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This question already has an answer here:

Suppose $V$ and $W$ are finite-dimensioanl vectors spaces. Suppose $T\in\mathcal{L}(V,W)$ and $T'\in\mathcal{L}(W',V')$ where $T'$ denote the dual map of $T$ as defined in Axler (2015).

$\textbf{My Question}$: Are the dimensions of $W$ and $W'$ the same? If so or not so, what is the basic intuition behind this?

Reference: Axler, Sheldon J. $\textit{Linear Algebra Done Right}$, New York: Springer, 2015.

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marked as duplicate by cmk, Shailesh, YuiTo Cheng, José Carlos Santos linear-algebra Jul 20 at 6:52

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    $\begingroup$ Yes. For finite dimensional spaces, the dimensions of a space and its dual space coincide. $\endgroup$ – Viktor Glombik Jul 19 at 19:18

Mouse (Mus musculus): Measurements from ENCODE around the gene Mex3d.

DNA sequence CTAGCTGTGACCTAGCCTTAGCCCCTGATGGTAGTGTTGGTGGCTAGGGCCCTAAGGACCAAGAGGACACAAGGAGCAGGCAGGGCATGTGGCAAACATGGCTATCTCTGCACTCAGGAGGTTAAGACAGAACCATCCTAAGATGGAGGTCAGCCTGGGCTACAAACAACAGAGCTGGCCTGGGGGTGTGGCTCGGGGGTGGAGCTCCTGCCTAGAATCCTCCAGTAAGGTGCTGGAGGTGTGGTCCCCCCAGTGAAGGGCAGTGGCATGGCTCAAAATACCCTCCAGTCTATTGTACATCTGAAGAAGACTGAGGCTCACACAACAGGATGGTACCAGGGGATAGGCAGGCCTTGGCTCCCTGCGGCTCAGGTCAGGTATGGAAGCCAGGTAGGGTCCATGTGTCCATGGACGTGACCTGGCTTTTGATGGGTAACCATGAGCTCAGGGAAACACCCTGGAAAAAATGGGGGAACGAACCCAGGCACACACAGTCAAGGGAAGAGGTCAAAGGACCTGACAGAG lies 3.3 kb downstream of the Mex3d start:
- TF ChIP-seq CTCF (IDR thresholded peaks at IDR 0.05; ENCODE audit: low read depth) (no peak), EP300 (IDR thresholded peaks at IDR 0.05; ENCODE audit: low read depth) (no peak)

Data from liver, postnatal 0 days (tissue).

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    $\begingroup$ Your question doesn't make sense --- $T$ is a linear map, and linear maps don't have dimensions. $\endgroup$ – John Hughes Jul 19 at 19:21
  • $\begingroup$ You may awant to read about the dual basis. This may give a nice mathematical intuition in these matters. $\endgroup$ – DonAntonio Jul 19 at 19:21
  • $\begingroup$ @JohnHughes I fixed it. Sorry! $\endgroup$ – Frank Swanton Jul 19 at 19:22
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Recall that, the set of all linear transformations from a $n$-dimensional vector space $\textsf V$ to a $m$-dimensional vector space $\textsf W$ is isomorphic to the set of matrices $\textsf{M}_{m\times n}(F)$, which has dimension $mn$. In other words : $$\dim \mathcal{L}(\textsf{V},\textsf{W}) = \dim (\textsf V) \dim (\textsf W)$$ Now, as we can always consider the field $F$ as a vector space over itself, of $1$ dimension, it follows that $$\dim(\textsf{W}^*)=\dim \mathcal{L}(\textsf{W}, F) = \dim (\textsf W) \dim (F) = \dim (\textsf W)$$

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